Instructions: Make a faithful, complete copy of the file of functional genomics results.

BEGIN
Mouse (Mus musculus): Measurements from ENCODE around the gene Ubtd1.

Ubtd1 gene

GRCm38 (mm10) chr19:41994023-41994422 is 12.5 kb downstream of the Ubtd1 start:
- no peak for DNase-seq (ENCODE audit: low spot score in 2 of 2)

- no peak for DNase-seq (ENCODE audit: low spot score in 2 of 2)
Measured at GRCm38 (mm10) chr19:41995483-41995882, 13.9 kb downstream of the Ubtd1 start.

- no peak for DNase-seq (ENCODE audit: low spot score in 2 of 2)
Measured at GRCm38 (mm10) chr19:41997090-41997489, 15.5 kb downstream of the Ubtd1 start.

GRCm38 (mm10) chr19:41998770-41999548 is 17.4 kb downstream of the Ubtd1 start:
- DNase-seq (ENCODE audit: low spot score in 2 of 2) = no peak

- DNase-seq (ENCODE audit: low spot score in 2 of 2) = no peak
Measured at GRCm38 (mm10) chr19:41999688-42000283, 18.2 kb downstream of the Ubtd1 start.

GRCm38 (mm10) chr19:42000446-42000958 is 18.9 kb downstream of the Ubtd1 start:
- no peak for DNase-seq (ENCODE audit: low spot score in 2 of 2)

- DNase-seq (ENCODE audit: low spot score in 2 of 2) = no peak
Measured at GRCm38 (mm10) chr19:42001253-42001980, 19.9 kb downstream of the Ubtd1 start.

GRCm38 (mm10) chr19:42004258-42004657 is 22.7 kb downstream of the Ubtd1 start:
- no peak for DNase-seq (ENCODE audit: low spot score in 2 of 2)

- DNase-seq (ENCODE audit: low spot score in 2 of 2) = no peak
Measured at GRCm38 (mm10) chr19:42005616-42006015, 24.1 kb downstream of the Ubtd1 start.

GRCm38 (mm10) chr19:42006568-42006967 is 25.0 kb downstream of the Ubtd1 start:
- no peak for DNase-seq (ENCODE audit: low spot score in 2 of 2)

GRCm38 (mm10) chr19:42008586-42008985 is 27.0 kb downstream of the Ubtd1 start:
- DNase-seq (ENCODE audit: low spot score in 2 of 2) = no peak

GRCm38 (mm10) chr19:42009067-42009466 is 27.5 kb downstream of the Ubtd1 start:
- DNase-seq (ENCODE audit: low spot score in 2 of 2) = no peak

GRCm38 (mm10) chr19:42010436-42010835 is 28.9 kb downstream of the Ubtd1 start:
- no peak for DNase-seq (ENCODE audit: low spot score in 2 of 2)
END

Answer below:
Mouse (Mus musculus): Measurements from ENCODE around the gene Ubtd1.

Ubtd1 gene

GRCm38 (mm10) chr19:41994023-41994422 is 12.5 kb downstream of the Ubtd1 start:
- no peak for DNase-seq (ENCODE audit: low spot score in 2 of 2)

- no peak for DNase-seq (ENCODE audit: low spot score in 2 of 2)
Measured at GRCm38 (mm10) chr19:41995483-41995882, 13.9 kb downstream of the Ubtd1 start.

- no peak for DNase-seq (ENCODE audit: low spot score in 2 of 2)
Measured at GRCm38 (mm10) chr19:41997090-41997489, 15.5 kb downstream of the Ubtd1 start.

GRCm38 (mm10) chr19:41998770-41999548 is 17.4 kb downstream of the Ubtd1 start:
- DNase-seq (ENCODE audit: low spot score in 2 of 2) = no peak

- DNase-seq (ENCODE audit: low spot score in 2 of 2) = no peak
Measured at GRCm38 (mm10) chr19:41999688-42000283, 18.2 kb downstream of the Ubtd1 start.

GRCm38 (mm10) chr19:42000446-42000958 is 18.9 kb downstream of the Ubtd1 start:
- no peak for DNase-seq (ENCODE audit: low spot score in 2 of 2)

- DNase-seq (ENCODE audit: low spot score in 2 of 2) = no peak
Measured at GRCm38 (mm10) chr19:42001253-42001980, 19.9 kb downstream of the Ubtd1 start.

GRCm38 (mm10) chr19:42004258-42004657 is 22.7 kb downstream of the Ubtd1 start:
- no peak for DNase-seq (ENCODE audit: low spot score in 2 of 2)

- DNase-seq (ENCODE audit: low spot score in 2 of 2) = no peak
Measured at GRCm38 (mm10) chr19:42005616-42006015, 24.1 kb downstream of the Ubtd1 start.

GRCm38 (mm10) chr19:42006568-42006967 is 25.0 kb downstream of the Ubtd1 start:
- no peak for DNase-seq (ENCODE audit: low spot score in 2 of 2)

GRCm38 (mm10) chr19:42008586-42008985 is 27.0 kb downstream of the Ubtd1 start:
- DNase-seq (ENCODE audit: low spot score in 2 of 2) = no peak

GRCm38 (mm10) chr19:42009067-42009466 is 27.5 kb downstream of the Ubtd1 start:
- DNase-seq (ENCODE audit: low spot score in 2 of 2) = no peak

GRCm38 (mm10) chr19:42010436-42010835 is 28.9 kb downstream of the Ubtd1 start:
- no peak for DNase-seq (ENCODE audit: low spot score in 2 of 2)